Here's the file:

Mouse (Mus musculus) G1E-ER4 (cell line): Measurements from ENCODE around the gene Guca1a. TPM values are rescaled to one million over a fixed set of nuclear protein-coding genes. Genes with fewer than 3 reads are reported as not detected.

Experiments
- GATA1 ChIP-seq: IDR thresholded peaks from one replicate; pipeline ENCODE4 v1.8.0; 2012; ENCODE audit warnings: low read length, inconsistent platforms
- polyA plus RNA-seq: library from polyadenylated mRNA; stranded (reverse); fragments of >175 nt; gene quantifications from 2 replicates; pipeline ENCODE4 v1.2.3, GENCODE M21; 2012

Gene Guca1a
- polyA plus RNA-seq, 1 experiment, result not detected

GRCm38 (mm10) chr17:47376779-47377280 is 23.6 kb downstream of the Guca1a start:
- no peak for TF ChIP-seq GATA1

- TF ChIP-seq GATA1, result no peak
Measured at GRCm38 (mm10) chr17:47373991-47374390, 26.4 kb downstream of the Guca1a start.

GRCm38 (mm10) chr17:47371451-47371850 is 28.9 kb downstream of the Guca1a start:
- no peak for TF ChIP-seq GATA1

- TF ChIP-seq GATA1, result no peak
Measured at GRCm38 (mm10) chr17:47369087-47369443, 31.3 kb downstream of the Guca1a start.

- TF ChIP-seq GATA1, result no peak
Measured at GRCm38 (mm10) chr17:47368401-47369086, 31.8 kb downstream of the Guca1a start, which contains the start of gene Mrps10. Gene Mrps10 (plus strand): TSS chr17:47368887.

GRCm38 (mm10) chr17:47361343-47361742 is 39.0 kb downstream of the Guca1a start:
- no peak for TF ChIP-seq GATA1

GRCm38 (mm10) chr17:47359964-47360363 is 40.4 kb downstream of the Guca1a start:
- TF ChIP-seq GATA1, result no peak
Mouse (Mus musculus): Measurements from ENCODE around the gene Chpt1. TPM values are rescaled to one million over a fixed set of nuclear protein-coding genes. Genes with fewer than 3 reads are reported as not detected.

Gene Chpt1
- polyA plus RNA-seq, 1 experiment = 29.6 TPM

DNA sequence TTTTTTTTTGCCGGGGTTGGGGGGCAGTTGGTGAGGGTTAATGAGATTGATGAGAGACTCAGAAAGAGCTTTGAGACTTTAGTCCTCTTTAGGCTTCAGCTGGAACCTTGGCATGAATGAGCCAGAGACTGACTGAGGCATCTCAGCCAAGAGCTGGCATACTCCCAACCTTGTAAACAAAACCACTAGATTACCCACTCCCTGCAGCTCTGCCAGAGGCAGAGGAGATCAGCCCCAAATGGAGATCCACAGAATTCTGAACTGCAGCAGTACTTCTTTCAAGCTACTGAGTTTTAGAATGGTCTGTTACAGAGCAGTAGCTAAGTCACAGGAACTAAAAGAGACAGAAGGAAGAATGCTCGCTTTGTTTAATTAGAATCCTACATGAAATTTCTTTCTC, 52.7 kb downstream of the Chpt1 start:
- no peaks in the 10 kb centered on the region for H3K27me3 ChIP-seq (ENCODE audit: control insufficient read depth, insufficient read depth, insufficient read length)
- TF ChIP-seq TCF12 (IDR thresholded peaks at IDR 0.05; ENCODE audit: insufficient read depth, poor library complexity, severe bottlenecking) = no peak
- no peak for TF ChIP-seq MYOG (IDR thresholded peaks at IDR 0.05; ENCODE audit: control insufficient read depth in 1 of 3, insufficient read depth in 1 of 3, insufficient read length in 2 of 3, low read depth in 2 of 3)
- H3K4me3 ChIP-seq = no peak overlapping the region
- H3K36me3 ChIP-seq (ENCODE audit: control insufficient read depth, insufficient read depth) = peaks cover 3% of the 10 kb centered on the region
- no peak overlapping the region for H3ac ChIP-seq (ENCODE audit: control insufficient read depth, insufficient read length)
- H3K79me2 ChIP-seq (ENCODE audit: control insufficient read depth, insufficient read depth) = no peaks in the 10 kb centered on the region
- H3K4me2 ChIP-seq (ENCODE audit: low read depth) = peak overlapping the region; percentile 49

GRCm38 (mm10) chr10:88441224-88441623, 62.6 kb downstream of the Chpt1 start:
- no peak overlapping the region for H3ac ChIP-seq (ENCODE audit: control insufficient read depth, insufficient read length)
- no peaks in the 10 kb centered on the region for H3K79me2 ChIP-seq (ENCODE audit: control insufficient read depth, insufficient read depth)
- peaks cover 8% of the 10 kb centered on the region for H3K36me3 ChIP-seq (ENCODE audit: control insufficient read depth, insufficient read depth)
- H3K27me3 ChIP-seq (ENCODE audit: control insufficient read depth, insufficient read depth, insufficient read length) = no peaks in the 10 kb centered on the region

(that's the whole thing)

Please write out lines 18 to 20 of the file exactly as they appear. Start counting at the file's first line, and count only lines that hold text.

- no peak for TF ChIP-seq GATA1

GRCm38 (mm10) chr17:47359964-47360363 is 40.4 kb downstream of the Guca1a start:
- TF ChIP-seq GATA1, result no peak